Sci-Tech

Search for elusive Planet 9 gets a crowdsourcing boost

It seems to be lurking far beyond Pluto. Major efforts are now underway to find it thanks in part to citizen science platform Zooniverse and the BBC.

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An artist's rendition of Planet 9.

NASA

Both professional and amateur astronomers are looking to the edge of our solar system as part of an intensifying search for a hidden ninth planet. And this week, citizen science platform Zooniverse teamed up with the BBC to crowdsource the search.

In just three days, thousands of volunteers worldwide managed to plow through all available images from the SkyMapper telescope at Australia's Siding Spring Observatory and classify over 4 million objects in space.

That massive process of elimination has allowed astronomers from the Australian National University (ANU) to focus on four unknown objects that might be the still hypothetical "Planet 9," which is believed to be about 10 times more massive than Earth.

"With the help of tens of thousands of dedicated volunteers sifting through hundreds of thousands of images taken by SkyMapper, we have achieved four years of scientific analysis in under three days," ANU lead researcher Brad Tucker said in a statement.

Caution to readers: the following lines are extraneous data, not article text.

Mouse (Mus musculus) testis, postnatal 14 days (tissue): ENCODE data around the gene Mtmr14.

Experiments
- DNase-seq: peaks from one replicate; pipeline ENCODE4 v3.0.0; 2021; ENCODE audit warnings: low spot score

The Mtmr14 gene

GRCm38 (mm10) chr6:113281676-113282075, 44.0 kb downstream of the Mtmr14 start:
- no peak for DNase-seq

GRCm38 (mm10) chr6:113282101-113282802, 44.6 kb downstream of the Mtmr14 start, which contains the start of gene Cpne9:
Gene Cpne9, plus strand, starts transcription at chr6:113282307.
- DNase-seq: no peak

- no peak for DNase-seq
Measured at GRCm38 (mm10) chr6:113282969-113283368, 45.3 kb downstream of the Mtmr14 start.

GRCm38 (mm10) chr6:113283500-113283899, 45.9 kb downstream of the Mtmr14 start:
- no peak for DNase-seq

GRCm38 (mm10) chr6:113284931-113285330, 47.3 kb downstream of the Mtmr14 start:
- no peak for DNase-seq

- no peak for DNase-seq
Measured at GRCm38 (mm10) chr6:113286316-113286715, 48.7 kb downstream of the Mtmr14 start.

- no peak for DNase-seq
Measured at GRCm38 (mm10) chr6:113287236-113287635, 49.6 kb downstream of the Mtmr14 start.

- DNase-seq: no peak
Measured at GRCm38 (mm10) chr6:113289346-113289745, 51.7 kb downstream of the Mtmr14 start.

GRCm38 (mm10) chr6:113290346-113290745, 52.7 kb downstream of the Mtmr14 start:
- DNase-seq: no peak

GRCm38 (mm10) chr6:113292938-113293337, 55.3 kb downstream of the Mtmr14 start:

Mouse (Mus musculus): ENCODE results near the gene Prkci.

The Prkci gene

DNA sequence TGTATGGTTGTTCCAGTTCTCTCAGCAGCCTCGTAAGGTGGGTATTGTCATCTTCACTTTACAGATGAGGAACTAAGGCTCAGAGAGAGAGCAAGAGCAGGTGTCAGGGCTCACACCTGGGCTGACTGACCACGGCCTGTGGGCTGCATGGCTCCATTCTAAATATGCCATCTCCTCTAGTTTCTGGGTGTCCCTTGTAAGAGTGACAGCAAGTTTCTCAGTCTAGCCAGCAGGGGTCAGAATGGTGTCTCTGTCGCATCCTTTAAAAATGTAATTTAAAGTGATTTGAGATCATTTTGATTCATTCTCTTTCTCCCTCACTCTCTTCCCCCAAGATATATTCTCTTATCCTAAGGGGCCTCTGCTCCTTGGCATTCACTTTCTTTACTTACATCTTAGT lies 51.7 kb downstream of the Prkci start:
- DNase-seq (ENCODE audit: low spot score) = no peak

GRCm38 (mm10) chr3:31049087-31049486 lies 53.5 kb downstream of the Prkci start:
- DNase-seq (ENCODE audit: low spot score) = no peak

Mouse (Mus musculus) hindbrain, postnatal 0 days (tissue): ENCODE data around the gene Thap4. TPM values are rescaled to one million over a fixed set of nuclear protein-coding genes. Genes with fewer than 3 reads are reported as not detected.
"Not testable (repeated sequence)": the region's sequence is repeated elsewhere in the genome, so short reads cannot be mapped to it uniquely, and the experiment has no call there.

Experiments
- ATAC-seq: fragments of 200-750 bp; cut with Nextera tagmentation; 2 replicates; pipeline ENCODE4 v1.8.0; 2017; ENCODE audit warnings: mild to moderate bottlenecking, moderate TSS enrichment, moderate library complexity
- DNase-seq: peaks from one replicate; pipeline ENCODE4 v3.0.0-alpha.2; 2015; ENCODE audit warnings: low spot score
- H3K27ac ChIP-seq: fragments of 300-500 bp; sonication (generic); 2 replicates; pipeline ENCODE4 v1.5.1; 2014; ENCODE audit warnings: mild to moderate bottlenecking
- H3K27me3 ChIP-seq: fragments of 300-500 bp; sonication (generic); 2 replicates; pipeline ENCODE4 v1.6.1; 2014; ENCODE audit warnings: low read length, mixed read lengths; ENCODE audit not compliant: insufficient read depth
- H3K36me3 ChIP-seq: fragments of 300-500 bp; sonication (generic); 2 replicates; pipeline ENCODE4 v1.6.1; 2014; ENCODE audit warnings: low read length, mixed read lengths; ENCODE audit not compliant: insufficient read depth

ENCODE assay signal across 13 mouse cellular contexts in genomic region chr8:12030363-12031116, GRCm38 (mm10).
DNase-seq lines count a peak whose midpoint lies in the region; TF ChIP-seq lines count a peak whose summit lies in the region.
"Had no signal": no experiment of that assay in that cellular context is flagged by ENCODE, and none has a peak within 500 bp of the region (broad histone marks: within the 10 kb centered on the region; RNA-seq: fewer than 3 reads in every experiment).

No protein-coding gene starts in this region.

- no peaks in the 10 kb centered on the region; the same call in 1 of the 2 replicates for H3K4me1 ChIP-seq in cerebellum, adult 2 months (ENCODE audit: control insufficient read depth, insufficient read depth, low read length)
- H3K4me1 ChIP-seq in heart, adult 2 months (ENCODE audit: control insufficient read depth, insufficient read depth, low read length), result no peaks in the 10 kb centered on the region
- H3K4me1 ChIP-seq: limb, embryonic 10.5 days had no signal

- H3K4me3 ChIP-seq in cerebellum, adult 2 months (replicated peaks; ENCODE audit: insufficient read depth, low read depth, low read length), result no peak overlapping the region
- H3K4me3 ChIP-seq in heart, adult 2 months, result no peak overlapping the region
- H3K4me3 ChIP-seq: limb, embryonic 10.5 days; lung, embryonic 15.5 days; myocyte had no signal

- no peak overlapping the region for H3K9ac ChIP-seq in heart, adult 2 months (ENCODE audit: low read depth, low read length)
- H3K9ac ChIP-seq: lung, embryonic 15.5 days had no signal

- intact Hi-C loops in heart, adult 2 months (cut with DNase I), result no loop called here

Scientists have noted that something seems a little off around the Kuiper Belt, where Pluto and a bunch of other small objects hang out, as if the gravity of a large, unseen distant planet is tugging at them. It's kind of like we've "felt" the presence of the so-called Planet 9, orbiting perhaps 10 times farther out than Pluto. We just haven't spotted the body itself just yet.

Our chances of finally seeing Planet 9 should improve significantly next year when NASA's long-awaited James Webb Space Telescope (JWST) launches.

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JWST will have a mirror almost three times the size of the Hubble Space Telescope, which is often credited with revolutionizing our understanding of the universe.

"The Webb telescope will make it possible to observe many objects that are too small, too distant or too faint for ground-based instruments," said John Stansberry at the Space Telescope Science Institute in Baltimore.

JWST could be powerful enough to see almost 13 billion light-years away, perhaps glimpsing light from the Big Bang. If it works that well, then providing a glimpse of a super-Earth hanging out at the frontiers of the solar system could be among the new telescope's first targets for 2018.

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